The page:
When I made the decision to go to Africa I knew that I wanted to encounter lions in some way shape or form. Little did I know, I was going to be involved with some incredible and much-needed lion conservation efforts. I knew that chances were pretty high that I would be able to see this majestic beast in Etosha National Park or Chobe National Park, as a part of my Nomad Adventure Tours overland tour from Cape Town to Victoria Falls. However, when I had to make the executive decision to alter my original travel plans, hoping to spend really cheap holidays somewhere and skip out on South East Asia, I knew that I would use the money I would have in SE Asia in a more socially responsible way. Ever since reading about yTravelblog’s Caz and Craig’s lion encounter experience in Zimbabwe, I wanted to have my own opportunity to get up close and personal with the king of the jungle. I did a bit of research and stumbled upon the Lion Encounter website – knowing that I was going to be ending my tour in Victoria Falls, I figured it would be a cool excursion to do.
This was about the time that I realized that they had a volunteer program so I inquired to find out more. Lesley from African Impact got back to me back right away. I read through the website and all the information packages, did my research, and then signed up for my first stint as a voluntourist. It wasn’t until I arrived at Antelope Park (a 3000 acre private game park) in Gweru, Zimbabwe that I learned all about the lion conservation efforts being put forth by ALERT – African Lion and Environmental Research Trust.
ALERT is a non-profit organization, which was founded in 2005 by Andrew Connolly and it’s dedicated to the facilitation and promotion of sound conservation and management plans of the African lion. ALERT was started to support the four-stage program that was initiated in 1999 at Antelope Park which attempts to have captive bred lions be introduced into the wild.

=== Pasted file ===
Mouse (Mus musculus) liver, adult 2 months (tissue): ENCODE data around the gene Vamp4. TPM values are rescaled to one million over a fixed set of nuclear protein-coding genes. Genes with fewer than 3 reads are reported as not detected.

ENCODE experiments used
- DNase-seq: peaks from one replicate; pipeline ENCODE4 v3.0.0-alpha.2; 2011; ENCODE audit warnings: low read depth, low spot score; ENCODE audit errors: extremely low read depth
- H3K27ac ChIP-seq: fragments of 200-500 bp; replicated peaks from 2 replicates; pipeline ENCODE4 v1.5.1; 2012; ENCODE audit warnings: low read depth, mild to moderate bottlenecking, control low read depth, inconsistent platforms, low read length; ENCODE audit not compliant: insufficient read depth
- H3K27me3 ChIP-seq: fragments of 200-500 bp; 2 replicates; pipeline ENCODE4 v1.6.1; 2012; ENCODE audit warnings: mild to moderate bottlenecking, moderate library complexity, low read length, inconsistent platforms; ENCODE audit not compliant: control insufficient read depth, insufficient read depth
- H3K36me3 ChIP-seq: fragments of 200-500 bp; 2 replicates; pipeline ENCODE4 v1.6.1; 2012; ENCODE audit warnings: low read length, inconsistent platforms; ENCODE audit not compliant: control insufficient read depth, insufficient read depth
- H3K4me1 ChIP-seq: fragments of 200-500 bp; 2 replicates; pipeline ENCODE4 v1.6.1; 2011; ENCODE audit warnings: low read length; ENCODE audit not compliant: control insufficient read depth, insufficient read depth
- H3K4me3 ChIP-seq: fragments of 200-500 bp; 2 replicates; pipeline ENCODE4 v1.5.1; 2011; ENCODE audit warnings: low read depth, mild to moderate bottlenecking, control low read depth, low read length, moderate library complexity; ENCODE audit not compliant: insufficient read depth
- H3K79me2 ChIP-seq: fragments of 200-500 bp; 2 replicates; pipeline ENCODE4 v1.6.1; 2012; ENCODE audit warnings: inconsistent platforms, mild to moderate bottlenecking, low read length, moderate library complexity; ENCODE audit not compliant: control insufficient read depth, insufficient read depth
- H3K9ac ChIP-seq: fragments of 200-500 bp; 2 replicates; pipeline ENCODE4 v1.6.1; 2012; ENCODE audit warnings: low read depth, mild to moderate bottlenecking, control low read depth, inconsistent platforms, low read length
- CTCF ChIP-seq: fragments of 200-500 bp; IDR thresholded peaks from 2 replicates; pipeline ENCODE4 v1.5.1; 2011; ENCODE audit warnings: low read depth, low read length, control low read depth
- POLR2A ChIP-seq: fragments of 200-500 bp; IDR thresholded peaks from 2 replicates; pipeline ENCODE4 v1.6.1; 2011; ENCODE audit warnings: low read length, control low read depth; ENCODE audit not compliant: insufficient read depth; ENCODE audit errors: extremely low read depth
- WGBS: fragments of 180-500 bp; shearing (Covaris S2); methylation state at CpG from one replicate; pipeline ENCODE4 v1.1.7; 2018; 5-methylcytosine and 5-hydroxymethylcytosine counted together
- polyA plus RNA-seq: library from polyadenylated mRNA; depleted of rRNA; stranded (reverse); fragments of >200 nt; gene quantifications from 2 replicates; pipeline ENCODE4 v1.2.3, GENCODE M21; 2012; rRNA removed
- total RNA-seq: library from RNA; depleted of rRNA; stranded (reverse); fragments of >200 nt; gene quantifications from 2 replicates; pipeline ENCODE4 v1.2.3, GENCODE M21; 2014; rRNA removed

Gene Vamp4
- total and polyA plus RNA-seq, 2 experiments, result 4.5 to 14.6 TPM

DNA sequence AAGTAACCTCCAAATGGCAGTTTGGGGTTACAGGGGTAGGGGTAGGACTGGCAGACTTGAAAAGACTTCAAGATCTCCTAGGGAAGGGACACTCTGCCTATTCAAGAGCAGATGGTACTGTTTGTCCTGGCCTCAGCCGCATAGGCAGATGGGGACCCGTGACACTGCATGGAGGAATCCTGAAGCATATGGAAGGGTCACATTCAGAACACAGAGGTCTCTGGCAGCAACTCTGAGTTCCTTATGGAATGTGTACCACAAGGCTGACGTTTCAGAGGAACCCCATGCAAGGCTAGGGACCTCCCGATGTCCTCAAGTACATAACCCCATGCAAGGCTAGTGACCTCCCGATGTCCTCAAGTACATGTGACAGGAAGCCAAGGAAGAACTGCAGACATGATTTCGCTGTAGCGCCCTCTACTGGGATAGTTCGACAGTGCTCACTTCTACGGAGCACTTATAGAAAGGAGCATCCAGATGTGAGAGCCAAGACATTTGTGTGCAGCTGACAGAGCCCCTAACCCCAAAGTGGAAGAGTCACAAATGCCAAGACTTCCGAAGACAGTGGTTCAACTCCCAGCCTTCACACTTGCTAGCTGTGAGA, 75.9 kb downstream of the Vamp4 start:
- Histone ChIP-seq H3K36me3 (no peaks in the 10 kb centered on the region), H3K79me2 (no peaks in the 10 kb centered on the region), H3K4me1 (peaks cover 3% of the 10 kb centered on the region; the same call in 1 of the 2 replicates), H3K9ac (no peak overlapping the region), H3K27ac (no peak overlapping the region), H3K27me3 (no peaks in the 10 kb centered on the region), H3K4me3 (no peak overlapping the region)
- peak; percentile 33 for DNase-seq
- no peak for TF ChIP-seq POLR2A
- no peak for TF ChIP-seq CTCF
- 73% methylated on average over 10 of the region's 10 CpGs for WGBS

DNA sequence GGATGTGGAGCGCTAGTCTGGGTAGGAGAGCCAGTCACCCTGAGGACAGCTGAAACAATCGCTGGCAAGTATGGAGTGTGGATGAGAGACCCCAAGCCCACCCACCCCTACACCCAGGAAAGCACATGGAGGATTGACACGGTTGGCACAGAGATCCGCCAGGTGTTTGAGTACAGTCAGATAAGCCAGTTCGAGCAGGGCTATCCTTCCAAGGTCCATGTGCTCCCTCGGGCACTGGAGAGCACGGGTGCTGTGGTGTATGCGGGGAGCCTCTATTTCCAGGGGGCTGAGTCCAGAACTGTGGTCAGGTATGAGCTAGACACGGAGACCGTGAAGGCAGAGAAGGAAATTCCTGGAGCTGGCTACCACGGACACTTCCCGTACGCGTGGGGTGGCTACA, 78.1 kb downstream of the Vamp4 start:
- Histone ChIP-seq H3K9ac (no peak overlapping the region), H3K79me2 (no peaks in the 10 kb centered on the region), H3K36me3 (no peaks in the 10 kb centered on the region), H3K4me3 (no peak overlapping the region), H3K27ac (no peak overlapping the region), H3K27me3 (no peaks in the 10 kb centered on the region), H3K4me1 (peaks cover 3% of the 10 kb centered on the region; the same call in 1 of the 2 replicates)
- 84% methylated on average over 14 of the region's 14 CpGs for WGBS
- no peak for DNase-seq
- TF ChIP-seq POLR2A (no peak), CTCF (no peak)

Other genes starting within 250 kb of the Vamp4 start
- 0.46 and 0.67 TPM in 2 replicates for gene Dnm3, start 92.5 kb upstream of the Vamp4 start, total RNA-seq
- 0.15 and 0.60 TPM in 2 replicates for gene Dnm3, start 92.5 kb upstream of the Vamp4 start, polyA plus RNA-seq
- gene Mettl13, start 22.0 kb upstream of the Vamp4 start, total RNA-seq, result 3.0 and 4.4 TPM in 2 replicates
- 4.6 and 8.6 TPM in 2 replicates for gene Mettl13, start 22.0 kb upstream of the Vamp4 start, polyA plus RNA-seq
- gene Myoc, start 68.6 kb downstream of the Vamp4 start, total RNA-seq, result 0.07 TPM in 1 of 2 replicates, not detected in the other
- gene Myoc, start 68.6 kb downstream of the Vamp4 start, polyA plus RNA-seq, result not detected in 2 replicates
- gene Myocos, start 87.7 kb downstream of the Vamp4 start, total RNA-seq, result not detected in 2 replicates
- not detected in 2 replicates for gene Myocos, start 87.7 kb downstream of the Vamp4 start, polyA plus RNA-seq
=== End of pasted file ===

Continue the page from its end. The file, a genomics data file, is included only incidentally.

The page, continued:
Before I go into details of the four stages, you may be wondering WHY lion conservation is even needed in the first place. Unbeknownst to many people, the lion population has dropped nearly 80-90% in the past 30years. For an apex predator species and the animal synonymous with Africa- this is a devastating statistic. Heck it’s a devastating statistic for any species. Being that the lion is pretty much the first animal that anyone thinks of when they think of Africa and it is the one animal that more than 90% of people traveling to Africa wish to see – the importance of the lion not only in the grand scheme of the environment, but to the tourism sector and economy of many African nations is beyond vital. The lion’s extinction could cripple the African economy.
How did the lion population drop so drastically in the past 30 years? With increased trophy hunting tourism and poaching, as well as communities encroaching on the lion’s natural habitat and revenge killings for lions destroying the communities’ livestock the numbers have drastically dropped. And that’s only due to human involvement. Another major factor also includes feline immunodeficiency virus (FIV – otherwise known as the feline version of HIV) infecting a large number of lions in the wild.
As previously mentioned, ALERT utilizes a four-stage program in their attempt at lion conservation, and from what I could see through my involvement, it seems like a method that with continued and increased financial support and the hard work on behalf of researchers, environmentalists, conservationists, locals and volunteers alike, it could potentially save the species from complete decimation. This incredible work is being carried out by the likes of Antelope Park, where I had the pleasure of getting to become involved with lion conservation efforts.
THE FOUR STAGES ARE AS FOLLOWS: